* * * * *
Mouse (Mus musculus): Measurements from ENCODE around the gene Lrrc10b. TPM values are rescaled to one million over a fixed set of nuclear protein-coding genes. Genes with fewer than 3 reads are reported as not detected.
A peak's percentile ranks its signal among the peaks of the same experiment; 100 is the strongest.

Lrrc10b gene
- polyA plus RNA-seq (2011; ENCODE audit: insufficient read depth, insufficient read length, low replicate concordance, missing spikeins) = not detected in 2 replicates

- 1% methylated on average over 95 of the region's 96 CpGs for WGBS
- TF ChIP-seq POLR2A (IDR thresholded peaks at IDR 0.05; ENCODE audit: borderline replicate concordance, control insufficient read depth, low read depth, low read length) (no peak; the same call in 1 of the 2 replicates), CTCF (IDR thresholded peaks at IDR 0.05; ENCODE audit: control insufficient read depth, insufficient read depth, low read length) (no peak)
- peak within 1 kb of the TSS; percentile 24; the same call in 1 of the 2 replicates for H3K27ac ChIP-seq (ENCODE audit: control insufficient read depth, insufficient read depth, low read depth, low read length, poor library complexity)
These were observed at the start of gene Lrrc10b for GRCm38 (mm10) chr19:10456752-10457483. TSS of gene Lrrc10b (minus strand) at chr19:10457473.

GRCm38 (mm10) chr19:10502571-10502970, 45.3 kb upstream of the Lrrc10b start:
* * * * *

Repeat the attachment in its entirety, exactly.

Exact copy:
Mouse (Mus musculus): Measurements from ENCODE around the gene Lrrc10b. TPM values are rescaled to one million over a fixed set of nuclear protein-coding genes. Genes with fewer than 3 reads are reported as not detected.
A peak's percentile ranks its signal among the peaks of the same experiment; 100 is the strongest.

Lrrc10b gene
- polyA plus RNA-seq (2011; ENCODE audit: insufficient read depth, insufficient read length, low replicate concordance, missing spikeins) = not detected in 2 replicates

- 1% methylated on average over 95 of the region's 96 CpGs for WGBS
- TF ChIP-seq POLR2A (IDR thresholded peaks at IDR 0.05; ENCODE audit: borderline replicate concordance, control insufficient read depth, low read depth, low read length) (no peak; the same call in 1 of the 2 replicates), CTCF (IDR thresholded peaks at IDR 0.05; ENCODE audit: control insufficient read depth, insufficient read depth, low read length) (no peak)
- peak within 1 kb of the TSS; percentile 24; the same call in 1 of the 2 replicates for H3K27ac ChIP-seq (ENCODE audit: control insufficient read depth, insufficient read depth, low read depth, low read length, poor library complexity)
These were observed at the start of gene Lrrc10b for GRCm38 (mm10) chr19:10456752-10457483. TSS of gene Lrrc10b (minus strand) at chr19:10457473.

GRCm38 (mm10) chr19:10502571-10502970, 45.3 kb upstream of the Lrrc10b start: